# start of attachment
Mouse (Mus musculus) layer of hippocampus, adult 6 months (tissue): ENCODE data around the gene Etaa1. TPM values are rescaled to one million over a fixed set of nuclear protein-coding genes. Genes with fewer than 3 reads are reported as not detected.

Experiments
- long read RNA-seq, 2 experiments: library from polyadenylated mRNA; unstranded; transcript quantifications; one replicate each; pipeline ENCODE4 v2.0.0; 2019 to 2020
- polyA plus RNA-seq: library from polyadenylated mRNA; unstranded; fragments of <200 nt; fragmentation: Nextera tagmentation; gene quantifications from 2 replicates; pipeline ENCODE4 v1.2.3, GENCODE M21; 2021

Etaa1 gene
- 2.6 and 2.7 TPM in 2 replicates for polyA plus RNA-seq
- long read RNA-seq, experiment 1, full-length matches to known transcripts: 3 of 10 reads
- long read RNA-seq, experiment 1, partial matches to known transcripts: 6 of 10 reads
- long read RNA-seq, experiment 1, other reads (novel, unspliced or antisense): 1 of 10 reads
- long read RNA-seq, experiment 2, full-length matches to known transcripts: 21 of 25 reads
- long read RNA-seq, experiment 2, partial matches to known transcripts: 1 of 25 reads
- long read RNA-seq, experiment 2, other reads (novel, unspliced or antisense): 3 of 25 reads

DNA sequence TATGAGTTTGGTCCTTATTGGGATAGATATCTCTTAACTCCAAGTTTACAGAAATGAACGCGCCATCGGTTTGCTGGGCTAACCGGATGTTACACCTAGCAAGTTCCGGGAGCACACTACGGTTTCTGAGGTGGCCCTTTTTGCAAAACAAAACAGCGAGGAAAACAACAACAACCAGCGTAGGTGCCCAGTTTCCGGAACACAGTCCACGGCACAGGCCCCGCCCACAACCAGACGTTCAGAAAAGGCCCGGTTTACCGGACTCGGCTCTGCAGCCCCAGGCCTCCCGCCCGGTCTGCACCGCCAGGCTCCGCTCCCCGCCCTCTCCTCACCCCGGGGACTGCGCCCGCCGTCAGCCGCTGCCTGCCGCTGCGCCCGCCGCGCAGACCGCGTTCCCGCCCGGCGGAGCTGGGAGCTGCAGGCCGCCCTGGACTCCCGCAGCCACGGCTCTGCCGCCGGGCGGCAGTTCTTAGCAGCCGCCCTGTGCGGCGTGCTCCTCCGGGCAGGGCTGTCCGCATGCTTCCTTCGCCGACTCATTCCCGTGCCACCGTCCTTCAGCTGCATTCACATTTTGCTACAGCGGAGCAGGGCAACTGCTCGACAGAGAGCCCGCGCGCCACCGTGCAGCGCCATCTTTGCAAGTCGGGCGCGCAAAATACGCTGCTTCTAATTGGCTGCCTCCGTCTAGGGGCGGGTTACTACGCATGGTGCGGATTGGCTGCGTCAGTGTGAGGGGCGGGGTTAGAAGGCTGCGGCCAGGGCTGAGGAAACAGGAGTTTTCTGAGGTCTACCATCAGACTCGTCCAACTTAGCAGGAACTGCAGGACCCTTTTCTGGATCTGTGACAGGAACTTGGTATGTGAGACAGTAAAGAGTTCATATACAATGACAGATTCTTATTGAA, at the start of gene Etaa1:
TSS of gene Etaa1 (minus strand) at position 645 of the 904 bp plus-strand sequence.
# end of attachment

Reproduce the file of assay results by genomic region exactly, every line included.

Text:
Mouse (Mus musculus) layer of hippocampus, adult 6 months (tissue): ENCODE data around the gene Etaa1. TPM values are rescaled to one million over a fixed set of nuclear protein-coding genes. Genes with fewer than 3 reads are reported as not detected.

Experiments
- long read RNA-seq, 2 experiments: library from polyadenylated mRNA; unstranded; transcript quantifications; one replicate each; pipeline ENCODE4 v2.0.0; 2019 to 2020
- polyA plus RNA-seq: library from polyadenylated mRNA; unstranded; fragments of <200 nt; fragmentation: Nextera tagmentation; gene quantifications from 2 replicates; pipeline ENCODE4 v1.2.3, GENCODE M21; 2021

Etaa1 gene
- 2.6 and 2.7 TPM in 2 replicates for polyA plus RNA-seq
- long read RNA-seq, experiment 1, full-length matches to known transcripts: 3 of 10 reads
- long read RNA-seq, experiment 1, partial matches to known transcripts: 6 of 10 reads
- long read RNA-seq, experiment 1, other reads (novel, unspliced or antisense): 1 of 10 reads
- long read RNA-seq, experiment 2, full-length matches to known transcripts: 21 of 25 reads
- long read RNA-seq, experiment 2, partial matches to known transcripts: 1 of 25 reads
- long read RNA-seq, experiment 2, other reads (novel, unspliced or antisense): 3 of 25 reads

DNA sequence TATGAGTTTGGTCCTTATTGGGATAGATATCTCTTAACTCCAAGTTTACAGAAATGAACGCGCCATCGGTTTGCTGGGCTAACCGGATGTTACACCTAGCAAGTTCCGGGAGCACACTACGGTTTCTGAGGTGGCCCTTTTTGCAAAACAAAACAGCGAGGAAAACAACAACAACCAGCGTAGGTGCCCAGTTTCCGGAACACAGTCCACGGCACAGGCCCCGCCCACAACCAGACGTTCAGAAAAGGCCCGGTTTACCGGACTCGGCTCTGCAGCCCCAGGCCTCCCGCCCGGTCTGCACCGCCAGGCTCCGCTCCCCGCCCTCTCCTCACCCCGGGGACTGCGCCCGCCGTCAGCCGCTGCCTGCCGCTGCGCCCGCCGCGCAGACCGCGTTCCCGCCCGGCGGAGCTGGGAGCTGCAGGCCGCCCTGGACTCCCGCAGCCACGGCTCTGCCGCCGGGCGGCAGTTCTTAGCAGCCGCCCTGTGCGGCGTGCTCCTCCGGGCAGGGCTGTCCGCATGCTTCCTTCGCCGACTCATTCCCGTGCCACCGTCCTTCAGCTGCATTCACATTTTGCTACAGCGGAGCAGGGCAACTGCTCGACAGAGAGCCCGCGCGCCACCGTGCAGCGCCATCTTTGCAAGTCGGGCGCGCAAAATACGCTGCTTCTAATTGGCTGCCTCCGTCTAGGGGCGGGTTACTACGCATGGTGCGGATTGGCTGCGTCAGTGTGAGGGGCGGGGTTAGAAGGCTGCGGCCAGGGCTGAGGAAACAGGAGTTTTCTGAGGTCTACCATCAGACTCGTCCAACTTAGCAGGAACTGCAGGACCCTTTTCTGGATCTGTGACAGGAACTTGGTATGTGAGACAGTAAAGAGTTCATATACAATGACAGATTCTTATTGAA, at the start of gene Etaa1:
TSS of gene Etaa1 (minus strand) at position 645 of the 904 bp plus-strand sequence.